When most traditional downtowns were planned, normally there was a residential component to maximize the income of the buildings, and for practical purposes, enable additional rentable space for the owner. Now, with the movement of people back to smaller towns, the modern-day adaption is not quite like it was in the days when these downtowns were originally designed.
New infill seeks to maximize residential tenant space, with the commercial component being more of an adjunct in the funding scenario. As downtowns continue to develop, apartment complexes in the downtown become more common. I am writing this article from one of the more successful of Phoenixville’s infill developments, the Phoenix Village complex at 131 Bridge Street.
I worked on that project from the time that it was 400 linear feet of contaminated vacant industrial space in the downtown. Anyone who has dealt with the Phoenix Steel Site will tell you that nothing goes easy when it comes to the redevelopment. The Phoenix Village project has brought people to the downtown, as well as providing additional retail to fill the street spacing gap on the 100 block of Bridge Street.
I believe one of the biggest contributions of the project is not the residents that offer a “captured market” for the downtown, but the commercial establishments that have flourished on the ground floor. They have done for the 100 block of Bridge Street what Iron Hill Brewery brought to the block when they opened in a previous infill project.
In 2003, when I was hired to lead the revitalization, there was only the 200 block as a viable district. The three infill projects brought the 100 block back. The higher end rentals in the buildings changed the dynamic of the downtown. Sedona Tap House being located across the street from Iron Hill Brewery is a very powerful retail anchor for the 100 block. The block also boasts the development of the Customers Bank Building, which was also a part of the Phoenix Steel Site.
Meanwhile, on the 300 block of Bridge Street, the district court and the borough building anchor the renewed development. Unlike the 100 block, there were not a lot of vacant lots available to build infill construction. It is not until you get to the 500 block in Phoenixville where there is there significant property to have another infill development.
The structures from Hall Street to Wheatland Street soon will be demolished, and another infill development is going to be built. This development will add 375 apartments, as well as about 40,000 square feet of commercial space. This development will basically bridge the street spacing gap to create continuous retail (within reason) for six total blocks.
The expansion of the retail is not just a function of the development projects but represents more of an interest to build and invest in Phoenixville. Another Phoenix Steel site apartment development has already been built on the other side of the French Creek behind the Customers Bank Complex.
In addition, there is another Phoenix Steel site townhouse and apartment project that was just given an extension by the borough council to continue to work through the approval process. The project features 311 townhomes and 245 apartments. Neither of those developments feature retail space.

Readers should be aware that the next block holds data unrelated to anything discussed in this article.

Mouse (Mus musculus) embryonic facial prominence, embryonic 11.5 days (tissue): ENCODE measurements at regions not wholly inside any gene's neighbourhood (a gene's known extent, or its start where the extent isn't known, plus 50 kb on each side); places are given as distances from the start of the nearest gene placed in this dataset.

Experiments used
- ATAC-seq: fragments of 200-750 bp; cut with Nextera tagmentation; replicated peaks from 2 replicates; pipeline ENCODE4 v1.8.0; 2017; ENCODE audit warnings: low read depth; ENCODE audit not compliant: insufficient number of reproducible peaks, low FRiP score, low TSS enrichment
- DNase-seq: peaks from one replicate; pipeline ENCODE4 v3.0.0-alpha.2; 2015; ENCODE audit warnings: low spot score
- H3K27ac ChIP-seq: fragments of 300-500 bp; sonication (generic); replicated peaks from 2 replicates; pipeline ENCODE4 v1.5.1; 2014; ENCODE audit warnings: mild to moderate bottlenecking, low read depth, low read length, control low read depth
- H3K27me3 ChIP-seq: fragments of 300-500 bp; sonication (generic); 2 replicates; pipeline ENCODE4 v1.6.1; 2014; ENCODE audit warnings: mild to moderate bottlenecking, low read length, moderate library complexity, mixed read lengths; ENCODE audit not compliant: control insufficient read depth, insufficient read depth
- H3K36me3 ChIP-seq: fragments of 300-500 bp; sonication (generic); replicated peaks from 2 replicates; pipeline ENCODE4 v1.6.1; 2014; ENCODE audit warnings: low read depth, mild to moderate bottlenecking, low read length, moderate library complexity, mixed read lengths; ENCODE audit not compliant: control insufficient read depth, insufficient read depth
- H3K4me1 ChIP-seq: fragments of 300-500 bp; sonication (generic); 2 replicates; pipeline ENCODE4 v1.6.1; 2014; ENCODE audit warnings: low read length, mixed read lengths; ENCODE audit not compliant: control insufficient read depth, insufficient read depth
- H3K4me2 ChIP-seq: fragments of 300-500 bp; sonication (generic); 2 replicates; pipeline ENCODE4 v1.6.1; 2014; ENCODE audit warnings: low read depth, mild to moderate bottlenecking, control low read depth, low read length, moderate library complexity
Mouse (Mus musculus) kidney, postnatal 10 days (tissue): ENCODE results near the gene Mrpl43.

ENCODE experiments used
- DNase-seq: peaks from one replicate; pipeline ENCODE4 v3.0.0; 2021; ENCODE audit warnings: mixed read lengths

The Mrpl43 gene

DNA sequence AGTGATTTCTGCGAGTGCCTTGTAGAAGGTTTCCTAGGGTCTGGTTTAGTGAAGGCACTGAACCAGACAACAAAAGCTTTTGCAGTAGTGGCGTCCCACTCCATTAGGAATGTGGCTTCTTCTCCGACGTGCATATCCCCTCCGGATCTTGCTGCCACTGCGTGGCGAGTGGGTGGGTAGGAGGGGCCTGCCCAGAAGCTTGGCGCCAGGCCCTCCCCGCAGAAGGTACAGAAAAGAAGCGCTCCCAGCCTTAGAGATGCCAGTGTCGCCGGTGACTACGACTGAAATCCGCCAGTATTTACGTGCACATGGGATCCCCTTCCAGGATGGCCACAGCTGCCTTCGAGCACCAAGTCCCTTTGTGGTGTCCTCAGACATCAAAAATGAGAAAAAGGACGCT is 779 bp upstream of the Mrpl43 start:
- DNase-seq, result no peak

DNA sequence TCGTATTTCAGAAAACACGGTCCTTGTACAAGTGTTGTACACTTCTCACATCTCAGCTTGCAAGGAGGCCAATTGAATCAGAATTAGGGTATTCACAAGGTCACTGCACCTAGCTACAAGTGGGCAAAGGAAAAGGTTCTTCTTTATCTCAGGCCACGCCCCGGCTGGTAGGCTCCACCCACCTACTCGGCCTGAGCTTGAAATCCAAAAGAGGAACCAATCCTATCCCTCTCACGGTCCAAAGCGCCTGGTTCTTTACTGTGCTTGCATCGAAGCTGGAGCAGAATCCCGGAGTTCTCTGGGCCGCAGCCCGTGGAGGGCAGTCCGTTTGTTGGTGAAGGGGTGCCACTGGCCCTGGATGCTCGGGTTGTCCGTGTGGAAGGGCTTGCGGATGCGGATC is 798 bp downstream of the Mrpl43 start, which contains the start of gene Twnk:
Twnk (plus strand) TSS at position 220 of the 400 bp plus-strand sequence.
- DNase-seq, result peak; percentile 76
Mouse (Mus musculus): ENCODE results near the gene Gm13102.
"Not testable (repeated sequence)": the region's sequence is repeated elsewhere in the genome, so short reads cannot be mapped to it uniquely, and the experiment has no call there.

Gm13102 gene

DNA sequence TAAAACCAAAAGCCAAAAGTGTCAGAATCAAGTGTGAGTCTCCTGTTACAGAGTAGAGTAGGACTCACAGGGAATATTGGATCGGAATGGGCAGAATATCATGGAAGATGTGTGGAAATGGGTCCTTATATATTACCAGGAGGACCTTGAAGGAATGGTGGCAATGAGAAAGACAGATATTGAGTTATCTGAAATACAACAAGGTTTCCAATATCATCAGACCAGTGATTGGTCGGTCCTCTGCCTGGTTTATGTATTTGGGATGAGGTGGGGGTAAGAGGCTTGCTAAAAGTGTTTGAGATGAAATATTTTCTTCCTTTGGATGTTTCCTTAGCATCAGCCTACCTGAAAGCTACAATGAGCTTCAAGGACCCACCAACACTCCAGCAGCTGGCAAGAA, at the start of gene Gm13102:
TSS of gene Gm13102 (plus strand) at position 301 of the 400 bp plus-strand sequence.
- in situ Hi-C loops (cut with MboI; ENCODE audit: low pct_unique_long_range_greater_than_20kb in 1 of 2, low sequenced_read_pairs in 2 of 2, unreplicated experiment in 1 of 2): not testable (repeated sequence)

These investments represent about 1,000 more units in the downtown in the near future. These numbers bode well for the existing retail on Bridge Street, as well as the planned additional 40,000 square feet. Even though there will be more people, it is the continuous nature of the downtown that will be the most important thing.
When I managed the South Street District in the city of Philadelphia, we used to call it the South Street Stroll, where people would walk up and down both sides of the street to make a loop. Ideally that is what should be attempted in Phoenixville to make the walk interesting enough that everyone gets foot traffic on the commercial strip.
It is interesting that each side of town had available vacant/underutilized ground that enabled large amounts of people to be domiciled. I guess the next question is, will there be enough demand for the space? I had no further to go but to the other end of the lobby that I work in to chat with Phoenix Village sales representative Joe Sheldrick.
Sheldrick, a native of England, works the sales desk most days and reports that the business is steady, and vacancies are minimal. “We had six applications last week, and normally, of those, we rent four or five apartments per week. We keep very busy, as there is a great demand to live in downtown Phoenixville.” He said. I watch them come through to talk with Joe or his fellow sales representative Rita Mora every week, as I sit in the lobby working on my train project. Working in the lobby enables me to chat with people and stay current.
The influx of people has created the retail demand for entertainment, and the restaurant scene is bolstered by the expansion of the Colonial Theatre in the center of town. The acquisition of the old bank building next to the theater enabled the facility to offer any number of movies in a day.
The blend of the amenities and the well-designed wayfinding system make it easy for people to move around and have their retail, entertainment and dining needs met. Being in an existing downtown, the road has curves and it is not laid out like a mall. This provides for the quaintness and makes the journey to get to the end of each street and see what lies beyond intriguing.
In many cases, every downtown is a series of 100-foot intervals for street traffic, and a town needs to have a continuous flow for the retail in order to draw the interest. Phoenixville has had its share of gaps in the building flow, but the infill with many new residents is enabling the downtown to expand linearly without creating a loss in interest.
Barry Cassidy is a freelance grant and economic development consultant. He can be reached at firstname.lastname@example.org.